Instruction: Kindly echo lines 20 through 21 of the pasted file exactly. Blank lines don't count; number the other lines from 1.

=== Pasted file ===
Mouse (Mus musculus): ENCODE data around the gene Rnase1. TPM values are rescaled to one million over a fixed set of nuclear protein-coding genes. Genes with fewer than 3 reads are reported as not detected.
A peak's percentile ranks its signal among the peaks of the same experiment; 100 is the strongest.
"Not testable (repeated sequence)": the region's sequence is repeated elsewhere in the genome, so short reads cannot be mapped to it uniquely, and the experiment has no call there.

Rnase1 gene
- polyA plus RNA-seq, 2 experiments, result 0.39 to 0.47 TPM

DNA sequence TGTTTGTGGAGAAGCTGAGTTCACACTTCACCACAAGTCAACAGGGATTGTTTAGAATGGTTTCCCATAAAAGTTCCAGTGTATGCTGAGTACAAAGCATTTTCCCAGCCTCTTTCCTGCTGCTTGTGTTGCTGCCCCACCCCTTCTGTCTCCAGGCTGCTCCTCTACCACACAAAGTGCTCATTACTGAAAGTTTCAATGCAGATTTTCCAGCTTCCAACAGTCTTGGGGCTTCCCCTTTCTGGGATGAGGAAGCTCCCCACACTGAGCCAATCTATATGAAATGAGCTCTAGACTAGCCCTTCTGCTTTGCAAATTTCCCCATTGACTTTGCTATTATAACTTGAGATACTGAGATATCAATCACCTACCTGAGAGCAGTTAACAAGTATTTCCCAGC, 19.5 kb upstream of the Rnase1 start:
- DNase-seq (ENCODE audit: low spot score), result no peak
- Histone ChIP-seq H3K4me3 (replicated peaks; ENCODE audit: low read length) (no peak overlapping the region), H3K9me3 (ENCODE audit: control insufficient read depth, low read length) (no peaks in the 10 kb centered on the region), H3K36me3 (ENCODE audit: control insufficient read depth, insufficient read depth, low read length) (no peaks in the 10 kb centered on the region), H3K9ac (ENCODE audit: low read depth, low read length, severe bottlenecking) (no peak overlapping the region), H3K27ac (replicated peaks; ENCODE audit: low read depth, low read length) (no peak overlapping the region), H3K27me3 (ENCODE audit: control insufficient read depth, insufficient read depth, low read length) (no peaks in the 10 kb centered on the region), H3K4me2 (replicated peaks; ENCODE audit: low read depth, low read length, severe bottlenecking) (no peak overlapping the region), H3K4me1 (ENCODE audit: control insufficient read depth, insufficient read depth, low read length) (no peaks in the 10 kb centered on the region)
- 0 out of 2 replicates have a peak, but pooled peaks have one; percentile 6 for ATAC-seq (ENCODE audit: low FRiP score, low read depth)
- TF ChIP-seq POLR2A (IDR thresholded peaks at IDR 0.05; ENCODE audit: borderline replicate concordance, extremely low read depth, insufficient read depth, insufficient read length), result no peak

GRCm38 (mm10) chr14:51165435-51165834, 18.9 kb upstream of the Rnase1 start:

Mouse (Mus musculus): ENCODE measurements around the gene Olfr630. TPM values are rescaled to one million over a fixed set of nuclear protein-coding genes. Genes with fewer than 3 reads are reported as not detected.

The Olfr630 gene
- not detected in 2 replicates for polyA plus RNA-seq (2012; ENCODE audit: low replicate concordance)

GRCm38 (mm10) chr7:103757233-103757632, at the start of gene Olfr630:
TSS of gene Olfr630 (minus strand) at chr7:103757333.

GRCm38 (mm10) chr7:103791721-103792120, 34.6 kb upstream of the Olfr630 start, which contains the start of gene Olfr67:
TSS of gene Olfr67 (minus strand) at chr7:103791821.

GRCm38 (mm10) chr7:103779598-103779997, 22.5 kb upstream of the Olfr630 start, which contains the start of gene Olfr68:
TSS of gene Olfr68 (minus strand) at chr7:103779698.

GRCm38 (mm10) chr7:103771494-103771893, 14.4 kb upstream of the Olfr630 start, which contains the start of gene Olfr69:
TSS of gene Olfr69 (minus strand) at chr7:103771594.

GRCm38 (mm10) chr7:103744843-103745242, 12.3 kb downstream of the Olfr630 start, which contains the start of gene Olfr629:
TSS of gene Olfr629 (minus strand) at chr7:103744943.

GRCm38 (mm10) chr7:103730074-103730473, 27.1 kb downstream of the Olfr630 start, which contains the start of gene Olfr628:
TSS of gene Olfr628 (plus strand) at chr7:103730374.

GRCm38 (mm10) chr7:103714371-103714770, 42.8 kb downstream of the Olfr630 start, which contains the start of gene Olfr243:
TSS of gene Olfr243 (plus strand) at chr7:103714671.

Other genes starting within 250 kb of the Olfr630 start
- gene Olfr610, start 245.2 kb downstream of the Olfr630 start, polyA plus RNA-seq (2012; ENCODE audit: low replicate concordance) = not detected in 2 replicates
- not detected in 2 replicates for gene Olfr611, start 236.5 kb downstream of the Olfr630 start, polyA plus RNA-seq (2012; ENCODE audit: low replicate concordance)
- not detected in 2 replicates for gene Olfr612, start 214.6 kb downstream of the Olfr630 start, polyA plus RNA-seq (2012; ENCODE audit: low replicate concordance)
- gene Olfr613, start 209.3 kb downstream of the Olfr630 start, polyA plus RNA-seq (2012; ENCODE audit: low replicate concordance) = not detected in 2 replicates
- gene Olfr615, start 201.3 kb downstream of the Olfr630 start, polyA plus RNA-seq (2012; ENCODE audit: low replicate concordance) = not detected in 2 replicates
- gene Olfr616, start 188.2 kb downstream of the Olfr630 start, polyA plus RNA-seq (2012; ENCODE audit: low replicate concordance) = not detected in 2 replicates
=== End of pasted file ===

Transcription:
TSS of gene Olfr68 (minus strand) at chr7:103779698.

GRCm38 (mm10) chr7:103771494-103771893, 14.4 kb upstream of the Olfr630 start, which contains the start of gene Olfr69: